Mark Maingard of Outside The Bowl Africa explains why empowering the youth is key to food security and nutrition

Mark Maingard of Outside The Bowl Africa explains why empowering the youth is key to food security and nutrition

Written by Staff Writer


By Charndré Emma Kippie


Mark Maingard is the Managing Director of Outside The Bowl Africa (OTB Africa), an NGO on a mission to eradicate childhood hunger through the work they do in the Western Cape, South Africa, and the African continent as a whole. The Wellington-based non-profit company has just launched its Hunger Campaign to the public – doing its part to help combat childhood hunger globally. They are now calling on the public to donate to this worthy cause. Outside The Bowl Africa provides training in various areas in order to impart the knowledge and skills necessary for employment and any entrepreneurial endeavours that they may embark on. These include life skills and hospitality training. OTB Africa also partners with other NPC’s to provide products and donations across the African continent.

Mark Maingard was ‘called’ to feed the hungry, and Marais Greyling, to train disadvantaged Youth in Hospitality. This was not by chance. It was an intervention and plan that was inevitable. Their journey began on 29 May, 2016, starting with renovating and equipping a derelict facility in Paarl. On 29 July, 2016, the first batch of 200 meals were delivered to Magda’s Soup Kitchen. Today, Mark is dedicated to manufacturing and providing 500 000 ambient, nutritional meals per day by 2025, and hopes to eradicate hunger by 2030.


Please could you tell us a bit about Outside The Bowl Africa. 

We started our initiative in 2016. Outside the Bowl Africa is a full profit food production company that specialises in developing and producing food that is high in nutrition to feed the neediest in our communities. Our long term vision is to feed the vulnerable and hungry by providing at least 500,000 meals a day and uplifting the youth. 


You’re doing amazing work with the recent Hunger Campaign. How did this initiative come about?

People go hungry on a regular basis, mainly because of a shortage of money. They spend days and sometimes even weeks without proper nutritious food in their homes. The growing pandemic now sees 7 million people unable to afford to feed themselves daily. This is a crisis and an outrage, and we all need to join forces to fight the hunger pandemic.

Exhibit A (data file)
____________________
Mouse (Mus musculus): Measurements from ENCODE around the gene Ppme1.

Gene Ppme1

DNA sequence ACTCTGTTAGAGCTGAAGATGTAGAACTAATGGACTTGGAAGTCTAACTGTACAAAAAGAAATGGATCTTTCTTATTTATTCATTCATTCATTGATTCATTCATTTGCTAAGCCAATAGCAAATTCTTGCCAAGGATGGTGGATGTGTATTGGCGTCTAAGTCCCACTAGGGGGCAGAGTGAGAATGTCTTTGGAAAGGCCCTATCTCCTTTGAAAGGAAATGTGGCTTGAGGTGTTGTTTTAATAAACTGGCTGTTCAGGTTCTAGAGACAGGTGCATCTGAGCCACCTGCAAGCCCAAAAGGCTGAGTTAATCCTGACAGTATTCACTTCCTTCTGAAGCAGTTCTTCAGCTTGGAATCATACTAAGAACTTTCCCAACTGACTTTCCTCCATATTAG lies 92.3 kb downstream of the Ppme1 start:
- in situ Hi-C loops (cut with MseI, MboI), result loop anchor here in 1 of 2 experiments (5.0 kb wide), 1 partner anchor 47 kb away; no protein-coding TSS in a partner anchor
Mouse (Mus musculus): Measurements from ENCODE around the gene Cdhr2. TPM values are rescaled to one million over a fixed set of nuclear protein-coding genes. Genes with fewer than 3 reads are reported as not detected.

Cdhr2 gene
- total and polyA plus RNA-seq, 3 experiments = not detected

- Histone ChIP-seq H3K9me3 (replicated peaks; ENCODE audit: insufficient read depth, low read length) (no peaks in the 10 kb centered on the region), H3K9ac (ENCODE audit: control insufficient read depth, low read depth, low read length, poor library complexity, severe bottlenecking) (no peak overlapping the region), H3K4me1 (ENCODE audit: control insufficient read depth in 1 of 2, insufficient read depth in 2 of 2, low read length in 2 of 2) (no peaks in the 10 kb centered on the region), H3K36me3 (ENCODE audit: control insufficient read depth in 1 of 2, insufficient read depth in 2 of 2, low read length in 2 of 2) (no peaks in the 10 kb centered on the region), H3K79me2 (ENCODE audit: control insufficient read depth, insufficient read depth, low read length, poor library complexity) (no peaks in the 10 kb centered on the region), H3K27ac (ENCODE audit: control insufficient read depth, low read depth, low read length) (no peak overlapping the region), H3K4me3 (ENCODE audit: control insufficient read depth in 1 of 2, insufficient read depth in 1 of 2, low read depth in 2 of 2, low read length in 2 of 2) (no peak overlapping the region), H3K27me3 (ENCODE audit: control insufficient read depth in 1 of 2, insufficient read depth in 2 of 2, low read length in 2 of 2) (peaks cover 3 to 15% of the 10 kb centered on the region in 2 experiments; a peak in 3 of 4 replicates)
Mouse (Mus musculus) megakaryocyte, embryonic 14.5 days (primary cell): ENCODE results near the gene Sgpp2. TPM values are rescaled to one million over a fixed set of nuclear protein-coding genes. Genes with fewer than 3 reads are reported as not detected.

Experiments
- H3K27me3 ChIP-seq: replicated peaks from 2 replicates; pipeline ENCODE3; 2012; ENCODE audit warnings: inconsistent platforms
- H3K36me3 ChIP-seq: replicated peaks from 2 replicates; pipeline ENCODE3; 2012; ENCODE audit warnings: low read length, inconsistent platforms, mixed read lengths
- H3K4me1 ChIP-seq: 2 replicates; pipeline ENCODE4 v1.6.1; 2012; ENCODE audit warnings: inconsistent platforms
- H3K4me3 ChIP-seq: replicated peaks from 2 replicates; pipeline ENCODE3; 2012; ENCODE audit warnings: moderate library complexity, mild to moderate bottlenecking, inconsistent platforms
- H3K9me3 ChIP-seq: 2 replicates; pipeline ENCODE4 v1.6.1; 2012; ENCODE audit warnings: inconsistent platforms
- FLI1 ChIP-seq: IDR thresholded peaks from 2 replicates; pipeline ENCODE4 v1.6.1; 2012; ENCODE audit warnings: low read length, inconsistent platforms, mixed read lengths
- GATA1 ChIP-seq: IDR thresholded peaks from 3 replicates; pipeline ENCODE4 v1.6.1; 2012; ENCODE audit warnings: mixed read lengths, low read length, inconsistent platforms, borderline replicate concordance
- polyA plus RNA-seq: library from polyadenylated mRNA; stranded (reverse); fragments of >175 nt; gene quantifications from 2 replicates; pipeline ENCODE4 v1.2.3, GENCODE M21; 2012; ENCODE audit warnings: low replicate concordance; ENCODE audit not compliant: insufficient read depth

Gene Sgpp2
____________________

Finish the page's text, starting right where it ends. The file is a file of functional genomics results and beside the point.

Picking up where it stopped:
Childhood hunger traps children in a cycle of poverty and indigence, and we would like to call on other institutions to assist us with funding and support to provide these children with the vital nutrition they need to break this cycle. We aim to provide as many people as possible with a daily nutritional meal, to ensure that they reach their potential and take our nation into a better, brighter future. 


 What 3 tips do you have for how businesses can get more involved in NGOs?

  • Consider the broader picture — businesses need to invest in local communities as well as their core purpose, which could present opportunities for NGOs.
  • Ask for goods in kind – Business donations don’t always have to be financial — companies can offer goods in-kind or time and expertise.
  • Get more involved within your own community – try and take small steps to contribute to the bigger picture. 


Child hunger is a major issue in Africa. In your opinion, what solutions do we need to take action right now?

According to the statistics right now, 226.7 million people are starving across Africa. The countries most affected by extreme poverty and hunger in Africa are mainly those located south of the Sahara. We must prioritise improving food assistance, including emergency feeding schemes, and better access to proper resources for all those in need. Hunger is an issue that should not be taken lightly. 


 What is your ‘why’ i.e. Bottom line? And how do you stay motivated?

 My ‘why’ is my relationship with God and I am guided by my faith and values. I felt a calling to serve and have compassion for those in need. I am motivated by the amount of hungry children who require assistance – something must be done to fix issues around food security. 


To date, what have been some of your biggest career moments?

I’d have to say one of my fondest memories was being able to cater for Madiba’s 90th birthday in 2008. It was truly such an honour. 


 Have you read any books that have inspired you and your career thus far? 

  • The Four Legs of the Table: Raymond Ackerman’s Simple Straight-forward Formula for Success – By Denise Prichard and Raymond Ackerman
  • Long walk to freedom – By  Nelson Mandela


Outside of work, are you involved in any extracurricular activities?

I love playing golf and reading autobiographies in my downtime. 


What advice do you have for future generations of entrepreneurs who aspire to have a great social impact?

  • Challenge yourself – do better, be better. 
  • Find your purpose, passion, and be involved in work or initiatives that you actually care about. 
  • Always believe in yourself and have positive internal dialogue with yourself. 
  • Get clarity on your vision for your life ahead. 
  • Take care of yourself, your health and mental wellbeing.



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For enquiries, regarding being profiled or showcased in the next edition of the Public Sector Leaders publication, please contact National Project Manager, Emlyn Dunn: 

Telephone: 086 000 9590 |  Mobile: 072 126 3962 |  e-Mail: [email protected]


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